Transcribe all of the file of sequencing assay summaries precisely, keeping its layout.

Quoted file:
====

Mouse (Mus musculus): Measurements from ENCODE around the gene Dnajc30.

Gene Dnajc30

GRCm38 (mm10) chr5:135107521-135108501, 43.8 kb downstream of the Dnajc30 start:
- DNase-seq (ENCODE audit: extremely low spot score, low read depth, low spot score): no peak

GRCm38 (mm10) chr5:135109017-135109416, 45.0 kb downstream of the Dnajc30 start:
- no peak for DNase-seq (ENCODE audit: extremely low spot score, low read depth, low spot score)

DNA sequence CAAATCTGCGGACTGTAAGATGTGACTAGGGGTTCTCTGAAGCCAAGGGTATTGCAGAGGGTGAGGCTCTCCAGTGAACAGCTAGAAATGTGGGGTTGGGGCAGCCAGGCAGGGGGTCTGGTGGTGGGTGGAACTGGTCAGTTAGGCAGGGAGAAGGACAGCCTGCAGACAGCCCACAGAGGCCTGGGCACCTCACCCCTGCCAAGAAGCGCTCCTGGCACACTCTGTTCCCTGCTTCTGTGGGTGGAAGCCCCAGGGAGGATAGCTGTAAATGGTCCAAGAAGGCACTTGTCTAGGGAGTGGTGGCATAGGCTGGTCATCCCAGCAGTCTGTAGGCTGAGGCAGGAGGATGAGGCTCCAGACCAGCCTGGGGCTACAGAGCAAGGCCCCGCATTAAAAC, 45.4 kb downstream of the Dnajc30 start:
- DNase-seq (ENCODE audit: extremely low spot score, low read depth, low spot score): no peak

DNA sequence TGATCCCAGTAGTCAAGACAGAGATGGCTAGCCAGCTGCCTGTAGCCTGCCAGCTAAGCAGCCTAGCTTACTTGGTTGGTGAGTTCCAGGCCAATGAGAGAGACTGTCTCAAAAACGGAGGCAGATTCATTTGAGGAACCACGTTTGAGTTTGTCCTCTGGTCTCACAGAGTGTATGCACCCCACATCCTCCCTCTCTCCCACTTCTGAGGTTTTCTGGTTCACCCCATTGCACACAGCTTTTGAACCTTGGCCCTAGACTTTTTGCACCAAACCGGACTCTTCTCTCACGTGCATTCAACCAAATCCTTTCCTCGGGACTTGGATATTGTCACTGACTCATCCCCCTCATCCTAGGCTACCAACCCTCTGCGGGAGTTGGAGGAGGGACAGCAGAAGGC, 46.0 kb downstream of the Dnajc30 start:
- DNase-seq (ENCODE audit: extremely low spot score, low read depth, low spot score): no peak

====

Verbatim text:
Mouse (Mus musculus): Measurements from ENCODE around the gene Dnajc30.

Gene Dnajc30

GRCm38 (mm10) chr5:135107521-135108501, 43.8 kb downstream of the Dnajc30 start:
- DNase-seq (ENCODE audit: extremely low spot score, low read depth, low spot score): no peak

GRCm38 (mm10) chr5:135109017-135109416, 45.0 kb downstream of the Dnajc30 start:
- no peak for DNase-seq (ENCODE audit: extremely low spot score, low read depth, low spot score)

DNA sequence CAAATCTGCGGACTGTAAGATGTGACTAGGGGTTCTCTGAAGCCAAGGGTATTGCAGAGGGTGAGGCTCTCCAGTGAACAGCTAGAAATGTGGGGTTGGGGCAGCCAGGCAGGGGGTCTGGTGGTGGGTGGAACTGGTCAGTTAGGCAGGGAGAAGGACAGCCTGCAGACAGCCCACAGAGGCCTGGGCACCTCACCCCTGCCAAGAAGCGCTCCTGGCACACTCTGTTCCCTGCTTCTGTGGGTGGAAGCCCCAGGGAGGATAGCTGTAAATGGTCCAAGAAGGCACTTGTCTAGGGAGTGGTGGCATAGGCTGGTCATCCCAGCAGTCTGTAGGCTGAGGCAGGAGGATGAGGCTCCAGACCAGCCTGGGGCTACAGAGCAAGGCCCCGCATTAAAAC, 45.4 kb downstream of the Dnajc30 start:
- DNase-seq (ENCODE audit: extremely low spot score, low read depth, low spot score): no peak

DNA sequence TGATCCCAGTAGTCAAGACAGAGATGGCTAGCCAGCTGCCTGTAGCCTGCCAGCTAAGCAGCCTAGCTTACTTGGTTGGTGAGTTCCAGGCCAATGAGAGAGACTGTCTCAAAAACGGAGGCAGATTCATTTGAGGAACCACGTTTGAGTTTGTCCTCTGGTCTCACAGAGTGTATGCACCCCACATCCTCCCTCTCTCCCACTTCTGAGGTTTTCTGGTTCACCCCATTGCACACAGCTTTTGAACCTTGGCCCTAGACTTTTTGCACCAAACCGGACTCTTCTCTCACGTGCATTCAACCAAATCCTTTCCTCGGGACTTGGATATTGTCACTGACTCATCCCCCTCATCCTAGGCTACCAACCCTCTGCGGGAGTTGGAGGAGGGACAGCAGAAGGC, 46.0 kb downstream of the Dnajc30 start:
- DNase-seq (ENCODE audit: extremely low spot score, low read depth, low spot score): no peak